Advice on content: Please note this piece references physical violence.

It’s Julie. I think it’s Julie. Stood there, smiling. Crooked white teeth, blue eyes. Is it Julie?

“Can I help you?”

She doesn’t respond right away. She’s so quiet. There’s something up. Something wrong.

“It’s the little ‘uns,” she says, “always with the mischief. Your mum was always good with them?”

“Yeah I’m sure it’s just—I’m sorry but something happened last night. I’m a bit—"

She giggles. “We all get a bit that way don’t we, love?” She steps in; I can’t close the door. “I can wait. But then we really have to sort them out.”

I can’t see what choice I have. I follow her out the door and lock up. She doesn’t wait; I catch her up. We’re a few hours from noon but the day is overcast, murky.

She asks me what I remember about the village. Nothing, I tell her. Very little, anyway.

I join her on the main road. Headlights in the gloom. A car pursues its route out of this place. Julie stops to watch it, this red hatchback passing through. She shakes her head. She asks me what I remember about the village. Nothing, I tell her. Very little, anyway. Julie shakes her head, again. Then shrugs.

“Maybe that’s for the best. Your mother, she’d despair, but that’s another thing all round.”

“Right. Listen, Julie, I’d like to help but I’m really not sure—" She cuts me off, running down the street and shouting at the gang of youths emerging from the shop, a Co-op that must’ve sprang up recently.

When they spot Julie, most of them look like rabbits suddenly finding themselves in the path of a harvester. They slink away while a couple stand firm in their black North Face gear, multi-coloured vapes in white-knuckle grips. What these kids have done wrong I don’t know but Julie is screaming at them, telling them off for doing something I don’t quite understand. Something pollutive and heretical.

The tallest calls her a mad bitch. I intervene and tell him to watch it.

“Who the fuck are you?” he asks me.

“No one, now would you fuck off?” I don’t mean to be so brusque; it just happens.

black and white photo of a woman walking through a forest

The lad has a lock of chestnut hair hanging over one eye and a small scar curling up from the corner of his lip. For a second I think he might punch me but then he relents and walks off, him and his mate. I ask Julie what she thought the kids were up to.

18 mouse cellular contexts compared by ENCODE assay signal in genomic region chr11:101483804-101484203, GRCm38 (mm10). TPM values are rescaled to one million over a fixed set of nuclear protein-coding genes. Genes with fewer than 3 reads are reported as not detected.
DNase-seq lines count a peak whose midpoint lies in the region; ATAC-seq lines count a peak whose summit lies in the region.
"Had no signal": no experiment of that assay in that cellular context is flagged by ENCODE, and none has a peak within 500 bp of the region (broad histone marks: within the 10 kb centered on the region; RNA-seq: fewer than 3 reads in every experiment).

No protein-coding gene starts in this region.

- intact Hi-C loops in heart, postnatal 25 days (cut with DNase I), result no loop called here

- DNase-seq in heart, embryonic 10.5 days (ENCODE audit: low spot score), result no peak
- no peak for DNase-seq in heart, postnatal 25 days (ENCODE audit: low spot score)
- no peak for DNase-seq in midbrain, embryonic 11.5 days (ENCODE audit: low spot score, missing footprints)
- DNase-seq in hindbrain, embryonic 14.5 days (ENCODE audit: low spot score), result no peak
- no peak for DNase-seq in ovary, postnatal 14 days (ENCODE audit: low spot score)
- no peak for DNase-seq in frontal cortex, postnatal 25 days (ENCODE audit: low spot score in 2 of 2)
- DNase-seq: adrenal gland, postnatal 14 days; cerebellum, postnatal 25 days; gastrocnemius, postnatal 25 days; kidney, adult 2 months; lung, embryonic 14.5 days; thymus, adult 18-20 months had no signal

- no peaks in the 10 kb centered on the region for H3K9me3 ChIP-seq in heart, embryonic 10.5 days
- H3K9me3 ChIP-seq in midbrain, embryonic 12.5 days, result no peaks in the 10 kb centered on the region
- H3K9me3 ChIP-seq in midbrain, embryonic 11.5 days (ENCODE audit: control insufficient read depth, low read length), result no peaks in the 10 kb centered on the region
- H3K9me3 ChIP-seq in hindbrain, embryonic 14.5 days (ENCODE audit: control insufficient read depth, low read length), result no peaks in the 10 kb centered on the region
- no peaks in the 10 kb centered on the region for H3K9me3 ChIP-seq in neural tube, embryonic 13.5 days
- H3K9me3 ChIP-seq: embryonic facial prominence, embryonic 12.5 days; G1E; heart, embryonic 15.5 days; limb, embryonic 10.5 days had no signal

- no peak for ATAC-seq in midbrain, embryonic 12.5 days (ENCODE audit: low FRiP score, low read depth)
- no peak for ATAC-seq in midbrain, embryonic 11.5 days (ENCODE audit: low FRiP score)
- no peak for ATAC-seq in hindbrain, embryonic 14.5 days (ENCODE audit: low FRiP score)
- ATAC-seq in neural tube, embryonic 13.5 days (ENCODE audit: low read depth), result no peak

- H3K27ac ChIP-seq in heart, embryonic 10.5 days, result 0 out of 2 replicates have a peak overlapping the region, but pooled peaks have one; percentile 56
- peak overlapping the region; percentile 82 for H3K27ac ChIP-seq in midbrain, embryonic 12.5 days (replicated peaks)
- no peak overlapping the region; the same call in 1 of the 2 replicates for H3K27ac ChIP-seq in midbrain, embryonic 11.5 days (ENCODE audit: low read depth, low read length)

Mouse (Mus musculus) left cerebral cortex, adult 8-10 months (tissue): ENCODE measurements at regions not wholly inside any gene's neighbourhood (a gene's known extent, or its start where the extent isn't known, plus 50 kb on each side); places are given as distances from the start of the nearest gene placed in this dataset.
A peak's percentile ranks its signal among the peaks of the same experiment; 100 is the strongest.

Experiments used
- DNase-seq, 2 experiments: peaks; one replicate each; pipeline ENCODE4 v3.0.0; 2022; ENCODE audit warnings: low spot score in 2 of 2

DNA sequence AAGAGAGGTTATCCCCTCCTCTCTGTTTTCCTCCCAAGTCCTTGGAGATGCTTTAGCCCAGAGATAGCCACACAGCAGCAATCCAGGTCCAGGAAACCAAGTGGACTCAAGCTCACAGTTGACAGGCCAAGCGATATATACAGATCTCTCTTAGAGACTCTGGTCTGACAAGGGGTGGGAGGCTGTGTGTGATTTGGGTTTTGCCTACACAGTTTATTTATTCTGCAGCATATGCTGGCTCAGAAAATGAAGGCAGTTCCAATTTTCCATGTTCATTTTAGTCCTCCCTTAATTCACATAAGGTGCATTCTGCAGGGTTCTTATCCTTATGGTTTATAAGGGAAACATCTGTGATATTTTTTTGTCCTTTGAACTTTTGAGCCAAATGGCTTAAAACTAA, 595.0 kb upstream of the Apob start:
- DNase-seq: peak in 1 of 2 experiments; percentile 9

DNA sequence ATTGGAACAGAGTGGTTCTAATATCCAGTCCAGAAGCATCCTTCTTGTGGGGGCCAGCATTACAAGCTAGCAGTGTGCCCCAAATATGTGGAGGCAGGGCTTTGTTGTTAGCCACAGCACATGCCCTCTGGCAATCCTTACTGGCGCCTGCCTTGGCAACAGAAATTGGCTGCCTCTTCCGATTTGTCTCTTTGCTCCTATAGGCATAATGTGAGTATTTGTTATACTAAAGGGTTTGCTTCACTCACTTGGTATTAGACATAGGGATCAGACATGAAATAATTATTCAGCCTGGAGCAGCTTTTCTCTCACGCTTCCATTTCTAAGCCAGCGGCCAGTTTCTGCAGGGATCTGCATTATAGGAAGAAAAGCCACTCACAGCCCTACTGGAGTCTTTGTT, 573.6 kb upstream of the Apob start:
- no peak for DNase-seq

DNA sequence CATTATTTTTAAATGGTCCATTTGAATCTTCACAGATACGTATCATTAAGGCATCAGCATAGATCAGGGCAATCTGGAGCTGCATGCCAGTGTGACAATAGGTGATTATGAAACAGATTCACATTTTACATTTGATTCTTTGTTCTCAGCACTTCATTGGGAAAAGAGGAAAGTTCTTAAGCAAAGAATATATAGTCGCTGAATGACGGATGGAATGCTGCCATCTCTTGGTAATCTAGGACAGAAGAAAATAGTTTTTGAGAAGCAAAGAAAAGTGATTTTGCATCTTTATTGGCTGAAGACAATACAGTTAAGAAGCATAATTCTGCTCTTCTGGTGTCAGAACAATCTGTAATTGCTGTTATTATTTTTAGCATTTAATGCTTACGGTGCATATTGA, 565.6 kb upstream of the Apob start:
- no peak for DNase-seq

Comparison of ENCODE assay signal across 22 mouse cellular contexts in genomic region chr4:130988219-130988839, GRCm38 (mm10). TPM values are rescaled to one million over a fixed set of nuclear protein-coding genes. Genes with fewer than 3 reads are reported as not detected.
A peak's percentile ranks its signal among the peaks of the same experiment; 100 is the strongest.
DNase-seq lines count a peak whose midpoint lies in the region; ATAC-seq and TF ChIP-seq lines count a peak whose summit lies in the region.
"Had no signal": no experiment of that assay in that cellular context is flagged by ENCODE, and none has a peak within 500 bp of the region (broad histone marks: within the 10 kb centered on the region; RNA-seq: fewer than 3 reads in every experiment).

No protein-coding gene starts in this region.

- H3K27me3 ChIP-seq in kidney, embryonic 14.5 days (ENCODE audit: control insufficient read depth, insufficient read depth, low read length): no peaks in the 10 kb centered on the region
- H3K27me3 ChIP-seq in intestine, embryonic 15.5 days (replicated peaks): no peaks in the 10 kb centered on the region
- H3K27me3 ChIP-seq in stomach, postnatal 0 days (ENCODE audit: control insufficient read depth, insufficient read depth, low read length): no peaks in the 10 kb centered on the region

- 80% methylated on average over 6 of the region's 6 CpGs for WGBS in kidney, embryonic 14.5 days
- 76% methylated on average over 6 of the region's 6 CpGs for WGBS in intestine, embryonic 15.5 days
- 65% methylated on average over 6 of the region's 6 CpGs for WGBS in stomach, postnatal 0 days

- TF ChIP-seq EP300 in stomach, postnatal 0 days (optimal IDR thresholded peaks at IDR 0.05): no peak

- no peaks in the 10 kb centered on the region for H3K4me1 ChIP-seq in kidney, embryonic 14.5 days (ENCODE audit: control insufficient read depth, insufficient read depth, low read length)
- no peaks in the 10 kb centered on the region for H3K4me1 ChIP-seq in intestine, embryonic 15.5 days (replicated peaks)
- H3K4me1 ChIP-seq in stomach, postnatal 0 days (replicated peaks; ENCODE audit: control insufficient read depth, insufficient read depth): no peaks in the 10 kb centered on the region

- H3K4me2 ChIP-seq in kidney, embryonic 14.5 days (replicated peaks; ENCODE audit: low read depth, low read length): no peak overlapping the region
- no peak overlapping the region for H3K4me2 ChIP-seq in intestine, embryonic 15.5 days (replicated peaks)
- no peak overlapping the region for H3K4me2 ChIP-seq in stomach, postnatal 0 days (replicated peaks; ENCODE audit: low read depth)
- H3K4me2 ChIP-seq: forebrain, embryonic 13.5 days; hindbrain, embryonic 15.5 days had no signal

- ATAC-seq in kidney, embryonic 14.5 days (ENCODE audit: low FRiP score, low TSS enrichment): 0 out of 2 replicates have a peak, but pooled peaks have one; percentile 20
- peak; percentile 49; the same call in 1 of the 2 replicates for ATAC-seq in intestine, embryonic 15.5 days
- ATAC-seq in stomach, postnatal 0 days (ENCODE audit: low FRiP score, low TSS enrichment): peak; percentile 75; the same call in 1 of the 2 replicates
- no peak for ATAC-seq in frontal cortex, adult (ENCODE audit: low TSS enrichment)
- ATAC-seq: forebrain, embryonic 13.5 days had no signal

“Skulking, weren’t they? Cluttering a nice place like this, soiling it. We can’t just let it go to the dogs.”

I’m thinking, maybe she is a mad bitch, when something hits me in the back of the head, hard. I wobble and Julie grabs me. I put my hand to where it hurts and it comes back bloody. On the floor is an e-cig, a notch of red splashed on the blue handle. I look down the road and see the lad with the scarred lip standing on his tiptoes, flicking the Vs at me.

I start for him and he runs off, down the old path that runs alongside the old brook, cutting into a damp valley where everything smells of mud and rotting vegetation. There is no birdsong, only the whispers of the brook.

My head’s pumping. It hurts every time my foot lands and my blood jumps, and I haven’t ran anywhere in years. Lungs feel like something big has them in a bearhug. The lad is faster but the ground is slick with wet leaves and he keeps losing his footing. Somehow, I stay upright.

black and white photo of a woman looking up at a large tree trunk

I chase him to a point on the path where a steep bank leads to a deeper part of the brook clotted with browning foam, and the woods completely surround. He falls, lands on his front, comes up panting and mud-speckled. I’ve got him.

“What are you playing at? I should call the police!”

“I’m sorry, just please don’t hurt me!”

“Hurt you? I’m not going to—" And then it’s my turn to fall. I must’ve been too close to the edge because suddenly I’m sliding down the embankment and I’ve taken him with me. We end up in the water, freezing and stinking, and somehow I’m on top of him and I’ve got him held under. He’s thrashing, spraying and bubbling.

I don’t let go. I can’t. The brook is speaking to me. It speaks and I hear its words. I keep him there as he grows weaker and weaker. I want to let go. I don’t. The brook is speaking to me. It speaks and I hear its words.

The bubbles stop. Now I can let go and he bobs to the surface, fish-eyed and pallid. His hair stuck to his forehead. Mouth open, as if to gulp one last breath. Julie comes splashing in, heedless of the cold waters. There’s no defence for this scene.

But Julie’s smiling. Smiling so wide her mouth might split, eyes twinkling and wet. There’s no wind yet the leaves in the trees stir, moved by something unseen. I think I see something in those trees beyond, something big as winter, the colour of autumn, with eyes like an owl. It watches.

Julie cups my face in her hands, thumbs on my cheeks. “Welcome home, child. Mother is so proud.”

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